First Hallsville-Longview rail trip took two days

Editor’s note: Pioneer Longview businessman Oliver Pegues, then a Hallsville resident, was a passenger aboard the first train west from that city to Longview in 1871. The historic journey was recalled, along with other incidents, in 1931 for the News-Journal by Pegues, then 83.

The iron horse was just beginning to roll across East Texas when Oliver Pegues boarded the first train from Hallsville bound for Longview early in the morning of Feb. 21, 1871.

He had been living in Hallsville several months when Southern Pacific Railway announced completion of the new 10-mile track to Longview. The first train ran the day after the first rail was laid.

Pegues said that the two-day trip was interrupted several times by mechanical failures.

“Two or three miles out of Hallsville, the train jumped the track and seemed to break down,” he recalled. “Since I had no idea how long it would take to get things going again, I went over to old man Green’s to borrow a horse to get into Longview.

“It took that train over two days to come to Longview and return to Hallsville, a round trip of 20 miles. It jumped the track about five times.”

Pegues had been married only a short time, and the train journey was undertaken to engage housing before the couple’s planned move to Longview. He spoke of the change as “removing to th city.”

In those days the locomotives were wood-burners forced to make frequent stops along the track to take on new loads of pine knots and other wood fuel.

“Shortly after the Southern Pacific entered Longview,” Pegues noted, “enterprising residents opened 32 saloons and the town underwent its first ‘boom’ type of growth.”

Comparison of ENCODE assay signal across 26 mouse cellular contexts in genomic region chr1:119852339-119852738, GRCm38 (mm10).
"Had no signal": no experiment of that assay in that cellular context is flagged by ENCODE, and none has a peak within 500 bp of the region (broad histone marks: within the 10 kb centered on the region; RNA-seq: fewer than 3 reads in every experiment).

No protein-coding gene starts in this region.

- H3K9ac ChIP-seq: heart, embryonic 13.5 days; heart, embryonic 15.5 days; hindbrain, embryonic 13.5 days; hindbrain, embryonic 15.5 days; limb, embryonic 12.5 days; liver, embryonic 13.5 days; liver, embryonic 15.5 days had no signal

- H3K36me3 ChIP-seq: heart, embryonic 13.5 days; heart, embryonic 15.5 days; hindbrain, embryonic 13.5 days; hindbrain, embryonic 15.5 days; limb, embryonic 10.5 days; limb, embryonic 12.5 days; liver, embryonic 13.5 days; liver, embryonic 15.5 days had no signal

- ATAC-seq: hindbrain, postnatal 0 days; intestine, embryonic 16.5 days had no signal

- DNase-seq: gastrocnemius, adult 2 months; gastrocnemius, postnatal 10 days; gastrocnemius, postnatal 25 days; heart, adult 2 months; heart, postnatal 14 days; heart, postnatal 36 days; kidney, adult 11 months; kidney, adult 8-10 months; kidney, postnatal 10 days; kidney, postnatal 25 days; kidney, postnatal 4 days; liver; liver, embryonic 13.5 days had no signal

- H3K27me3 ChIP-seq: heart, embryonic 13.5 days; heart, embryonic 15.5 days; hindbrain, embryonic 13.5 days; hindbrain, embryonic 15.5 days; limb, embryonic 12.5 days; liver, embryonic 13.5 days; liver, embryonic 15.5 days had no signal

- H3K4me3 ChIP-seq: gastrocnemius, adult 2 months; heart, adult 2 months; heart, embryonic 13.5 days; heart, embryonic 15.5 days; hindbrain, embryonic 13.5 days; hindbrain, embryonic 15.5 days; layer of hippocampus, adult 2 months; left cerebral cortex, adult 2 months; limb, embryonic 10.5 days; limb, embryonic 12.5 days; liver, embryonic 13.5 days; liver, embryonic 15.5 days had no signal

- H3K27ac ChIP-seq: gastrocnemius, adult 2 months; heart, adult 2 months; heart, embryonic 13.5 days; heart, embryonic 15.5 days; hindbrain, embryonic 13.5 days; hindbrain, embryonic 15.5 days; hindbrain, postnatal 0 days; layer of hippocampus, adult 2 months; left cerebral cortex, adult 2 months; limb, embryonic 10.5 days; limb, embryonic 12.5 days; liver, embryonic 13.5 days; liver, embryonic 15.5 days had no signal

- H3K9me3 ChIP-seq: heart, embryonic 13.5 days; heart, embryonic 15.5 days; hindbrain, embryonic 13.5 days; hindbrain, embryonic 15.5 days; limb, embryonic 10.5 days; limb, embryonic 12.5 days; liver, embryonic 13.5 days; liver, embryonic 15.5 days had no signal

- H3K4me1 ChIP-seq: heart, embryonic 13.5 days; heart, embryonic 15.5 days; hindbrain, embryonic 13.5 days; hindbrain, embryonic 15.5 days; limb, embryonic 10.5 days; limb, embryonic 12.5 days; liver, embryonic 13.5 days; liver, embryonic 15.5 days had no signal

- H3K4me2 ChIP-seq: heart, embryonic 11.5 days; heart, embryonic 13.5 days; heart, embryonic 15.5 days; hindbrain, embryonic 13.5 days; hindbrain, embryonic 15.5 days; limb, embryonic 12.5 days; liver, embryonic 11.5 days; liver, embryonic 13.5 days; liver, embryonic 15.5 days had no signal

Thie pioneering railroad, now the Texas & Pacific, was soon serving Longview with several regularly scheduled runs. Two additional competitors, the International & Great Northern and the Santa Fe, soon made the city a major railroad center.

The Pegues family started westward from Mississippi in 1849, the year of the famous California gold rush. They settled near Kilgore, near what was then Rusk County, when Pegues was a small boy.

The family remembers a humorous incident in connection with the days when the county seat for most of this area later carved from Upshur County was at Gilmer.

“A man had been killed,” Pegues recalled, “and the nearest law official was Just of the Peace ‘Squire’ Pain, a bailiff, living six miles north of Longview near Lake Devernia.

“When the squire was asked to come and hold an inquest he said he was planting corn and too busy to come. He did promise, however, to come in two or three days if it was convenient.”

Pegues, the first Longview postmaster, was also an active stockman and merchant before his death in 1937.